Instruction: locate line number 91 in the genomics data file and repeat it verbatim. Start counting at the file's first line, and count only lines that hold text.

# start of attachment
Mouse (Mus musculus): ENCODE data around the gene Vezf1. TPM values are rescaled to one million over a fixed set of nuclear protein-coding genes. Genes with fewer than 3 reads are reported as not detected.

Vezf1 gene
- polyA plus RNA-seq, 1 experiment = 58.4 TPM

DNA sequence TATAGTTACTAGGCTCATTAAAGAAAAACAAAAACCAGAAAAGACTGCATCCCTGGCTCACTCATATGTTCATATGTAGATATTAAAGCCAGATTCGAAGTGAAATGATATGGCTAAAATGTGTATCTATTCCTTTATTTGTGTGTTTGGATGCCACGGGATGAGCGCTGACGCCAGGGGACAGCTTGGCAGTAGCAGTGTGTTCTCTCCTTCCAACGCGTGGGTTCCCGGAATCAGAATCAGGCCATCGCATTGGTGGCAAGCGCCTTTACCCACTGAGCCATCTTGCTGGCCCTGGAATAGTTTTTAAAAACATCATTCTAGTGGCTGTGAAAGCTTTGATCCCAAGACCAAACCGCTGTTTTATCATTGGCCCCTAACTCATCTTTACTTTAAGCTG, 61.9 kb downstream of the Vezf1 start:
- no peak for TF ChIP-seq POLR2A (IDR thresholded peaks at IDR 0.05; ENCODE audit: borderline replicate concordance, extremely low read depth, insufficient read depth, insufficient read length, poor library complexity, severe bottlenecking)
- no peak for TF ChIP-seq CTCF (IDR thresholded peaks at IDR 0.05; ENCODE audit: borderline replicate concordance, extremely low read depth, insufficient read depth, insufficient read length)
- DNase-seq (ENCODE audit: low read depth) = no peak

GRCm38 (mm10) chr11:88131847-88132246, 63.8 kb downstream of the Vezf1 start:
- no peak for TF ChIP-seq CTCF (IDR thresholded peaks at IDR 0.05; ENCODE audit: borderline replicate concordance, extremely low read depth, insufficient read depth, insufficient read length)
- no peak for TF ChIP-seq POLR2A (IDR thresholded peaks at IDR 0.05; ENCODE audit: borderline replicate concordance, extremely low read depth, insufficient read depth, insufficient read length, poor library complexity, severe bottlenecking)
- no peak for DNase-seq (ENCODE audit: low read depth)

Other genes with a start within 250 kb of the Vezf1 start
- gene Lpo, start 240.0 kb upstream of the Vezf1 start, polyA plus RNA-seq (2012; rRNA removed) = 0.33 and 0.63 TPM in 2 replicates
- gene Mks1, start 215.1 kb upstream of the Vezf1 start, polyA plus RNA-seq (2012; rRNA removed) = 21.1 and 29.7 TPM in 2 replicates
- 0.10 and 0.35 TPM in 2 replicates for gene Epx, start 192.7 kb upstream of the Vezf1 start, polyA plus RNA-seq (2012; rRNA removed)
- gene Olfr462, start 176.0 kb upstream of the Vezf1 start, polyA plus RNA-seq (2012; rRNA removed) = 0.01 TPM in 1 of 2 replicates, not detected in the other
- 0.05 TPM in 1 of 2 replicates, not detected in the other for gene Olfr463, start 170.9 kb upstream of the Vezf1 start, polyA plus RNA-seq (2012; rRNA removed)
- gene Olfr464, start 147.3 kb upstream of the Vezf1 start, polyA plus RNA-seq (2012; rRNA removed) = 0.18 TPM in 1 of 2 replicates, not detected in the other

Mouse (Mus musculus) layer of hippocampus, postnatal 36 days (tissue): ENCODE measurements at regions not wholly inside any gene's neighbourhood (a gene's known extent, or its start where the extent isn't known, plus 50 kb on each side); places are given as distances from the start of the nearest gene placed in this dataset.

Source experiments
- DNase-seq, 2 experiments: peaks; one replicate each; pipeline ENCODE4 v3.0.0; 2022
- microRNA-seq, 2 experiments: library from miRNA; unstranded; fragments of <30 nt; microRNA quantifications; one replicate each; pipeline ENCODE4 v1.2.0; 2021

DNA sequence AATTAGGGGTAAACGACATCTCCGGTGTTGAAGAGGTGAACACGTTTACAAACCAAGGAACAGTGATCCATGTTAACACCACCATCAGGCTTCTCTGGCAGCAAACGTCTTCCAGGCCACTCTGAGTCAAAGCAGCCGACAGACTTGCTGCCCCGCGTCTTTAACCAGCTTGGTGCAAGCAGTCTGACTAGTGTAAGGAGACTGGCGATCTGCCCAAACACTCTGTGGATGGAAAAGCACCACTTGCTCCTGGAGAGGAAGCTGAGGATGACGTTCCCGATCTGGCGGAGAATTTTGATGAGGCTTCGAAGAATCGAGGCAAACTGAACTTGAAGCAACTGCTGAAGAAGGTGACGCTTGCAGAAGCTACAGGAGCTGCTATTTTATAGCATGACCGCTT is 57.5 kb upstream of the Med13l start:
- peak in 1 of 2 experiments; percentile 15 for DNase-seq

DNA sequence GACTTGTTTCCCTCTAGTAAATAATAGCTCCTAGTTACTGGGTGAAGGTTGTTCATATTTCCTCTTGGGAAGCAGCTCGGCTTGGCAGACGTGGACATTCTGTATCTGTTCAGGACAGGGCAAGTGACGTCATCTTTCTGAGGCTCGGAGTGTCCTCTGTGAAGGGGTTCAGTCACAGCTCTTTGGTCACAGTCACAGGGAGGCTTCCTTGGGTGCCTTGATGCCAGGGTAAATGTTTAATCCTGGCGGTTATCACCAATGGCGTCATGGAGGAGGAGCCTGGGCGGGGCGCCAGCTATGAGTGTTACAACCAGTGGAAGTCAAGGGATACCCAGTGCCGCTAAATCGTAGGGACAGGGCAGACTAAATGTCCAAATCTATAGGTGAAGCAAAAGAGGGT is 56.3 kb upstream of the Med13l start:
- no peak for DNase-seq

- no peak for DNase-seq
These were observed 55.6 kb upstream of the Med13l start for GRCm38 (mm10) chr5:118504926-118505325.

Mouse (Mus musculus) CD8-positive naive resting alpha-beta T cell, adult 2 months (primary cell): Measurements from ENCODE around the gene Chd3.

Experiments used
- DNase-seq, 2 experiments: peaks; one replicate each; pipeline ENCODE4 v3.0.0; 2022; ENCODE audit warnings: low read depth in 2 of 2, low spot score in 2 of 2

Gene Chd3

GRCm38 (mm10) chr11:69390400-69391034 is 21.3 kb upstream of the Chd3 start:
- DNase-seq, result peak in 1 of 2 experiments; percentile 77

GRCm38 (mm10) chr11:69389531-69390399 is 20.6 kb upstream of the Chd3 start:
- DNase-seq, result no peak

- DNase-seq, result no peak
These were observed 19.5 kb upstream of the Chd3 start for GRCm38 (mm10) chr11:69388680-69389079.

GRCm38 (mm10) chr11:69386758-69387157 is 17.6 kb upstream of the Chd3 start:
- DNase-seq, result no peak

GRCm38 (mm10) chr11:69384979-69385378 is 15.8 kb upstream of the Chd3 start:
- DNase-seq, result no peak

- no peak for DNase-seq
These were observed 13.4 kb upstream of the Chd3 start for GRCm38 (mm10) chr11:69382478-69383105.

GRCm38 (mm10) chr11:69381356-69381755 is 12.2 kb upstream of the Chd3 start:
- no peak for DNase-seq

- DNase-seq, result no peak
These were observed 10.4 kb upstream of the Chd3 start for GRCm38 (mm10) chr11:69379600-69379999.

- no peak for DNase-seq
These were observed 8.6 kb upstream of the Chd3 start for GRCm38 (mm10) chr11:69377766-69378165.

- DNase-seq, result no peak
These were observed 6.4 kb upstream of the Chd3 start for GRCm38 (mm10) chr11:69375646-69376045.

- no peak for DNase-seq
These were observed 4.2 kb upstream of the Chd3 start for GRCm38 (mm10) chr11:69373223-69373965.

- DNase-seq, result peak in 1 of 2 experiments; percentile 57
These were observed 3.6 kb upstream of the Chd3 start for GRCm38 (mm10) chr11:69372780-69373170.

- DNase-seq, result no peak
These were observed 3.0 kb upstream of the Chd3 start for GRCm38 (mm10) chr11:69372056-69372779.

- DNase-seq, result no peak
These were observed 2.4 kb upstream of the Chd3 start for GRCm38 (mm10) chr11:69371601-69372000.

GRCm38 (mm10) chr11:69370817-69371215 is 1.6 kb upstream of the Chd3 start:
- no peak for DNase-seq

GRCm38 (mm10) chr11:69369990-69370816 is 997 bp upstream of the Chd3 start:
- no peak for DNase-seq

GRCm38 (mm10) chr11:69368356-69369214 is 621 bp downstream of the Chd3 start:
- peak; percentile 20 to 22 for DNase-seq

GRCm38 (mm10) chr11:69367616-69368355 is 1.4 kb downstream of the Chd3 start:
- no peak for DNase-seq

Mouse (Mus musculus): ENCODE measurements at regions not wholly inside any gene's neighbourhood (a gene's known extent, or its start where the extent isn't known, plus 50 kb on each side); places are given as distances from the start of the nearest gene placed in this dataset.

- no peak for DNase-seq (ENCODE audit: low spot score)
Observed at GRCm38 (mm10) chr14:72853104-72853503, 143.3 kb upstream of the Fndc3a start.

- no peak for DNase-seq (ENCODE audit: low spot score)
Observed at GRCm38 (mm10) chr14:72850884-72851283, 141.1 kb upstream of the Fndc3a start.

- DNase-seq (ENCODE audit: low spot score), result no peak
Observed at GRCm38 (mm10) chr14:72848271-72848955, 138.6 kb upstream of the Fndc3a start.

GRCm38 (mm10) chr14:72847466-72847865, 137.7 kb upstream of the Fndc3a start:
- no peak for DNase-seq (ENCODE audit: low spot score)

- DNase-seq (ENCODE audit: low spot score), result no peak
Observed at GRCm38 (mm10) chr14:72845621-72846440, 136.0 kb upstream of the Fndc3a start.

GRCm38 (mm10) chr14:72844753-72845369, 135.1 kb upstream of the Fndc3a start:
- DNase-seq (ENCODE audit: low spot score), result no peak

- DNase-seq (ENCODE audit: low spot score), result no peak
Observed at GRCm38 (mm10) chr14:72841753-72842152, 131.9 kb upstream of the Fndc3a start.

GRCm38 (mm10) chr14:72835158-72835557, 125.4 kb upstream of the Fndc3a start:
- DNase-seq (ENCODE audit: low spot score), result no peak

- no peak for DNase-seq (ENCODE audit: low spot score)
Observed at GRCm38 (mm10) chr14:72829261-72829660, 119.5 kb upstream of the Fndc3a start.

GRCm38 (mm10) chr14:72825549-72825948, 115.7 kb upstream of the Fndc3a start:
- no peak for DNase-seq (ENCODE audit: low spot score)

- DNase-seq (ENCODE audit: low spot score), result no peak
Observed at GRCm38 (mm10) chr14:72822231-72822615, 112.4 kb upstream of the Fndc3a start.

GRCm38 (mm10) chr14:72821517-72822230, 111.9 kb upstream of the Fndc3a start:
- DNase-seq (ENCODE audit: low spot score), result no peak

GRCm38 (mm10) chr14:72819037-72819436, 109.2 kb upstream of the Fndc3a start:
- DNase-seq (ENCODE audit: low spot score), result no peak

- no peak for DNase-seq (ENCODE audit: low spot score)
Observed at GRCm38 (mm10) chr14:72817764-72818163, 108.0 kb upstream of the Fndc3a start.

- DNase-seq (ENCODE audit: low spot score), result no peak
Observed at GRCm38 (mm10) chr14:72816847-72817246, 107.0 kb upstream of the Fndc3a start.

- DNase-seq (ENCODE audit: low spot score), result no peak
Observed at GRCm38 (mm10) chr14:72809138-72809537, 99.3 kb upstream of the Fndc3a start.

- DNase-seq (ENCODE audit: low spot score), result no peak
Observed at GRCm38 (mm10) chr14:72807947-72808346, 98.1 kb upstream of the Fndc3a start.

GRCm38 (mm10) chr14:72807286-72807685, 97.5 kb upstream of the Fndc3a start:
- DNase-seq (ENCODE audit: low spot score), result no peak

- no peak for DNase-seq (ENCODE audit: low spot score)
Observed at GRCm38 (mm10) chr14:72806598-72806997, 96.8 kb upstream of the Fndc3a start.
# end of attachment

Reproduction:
Observed at GRCm38 (mm10) chr14:72822231-72822615, 112.4 kb upstream of the Fndc3a start.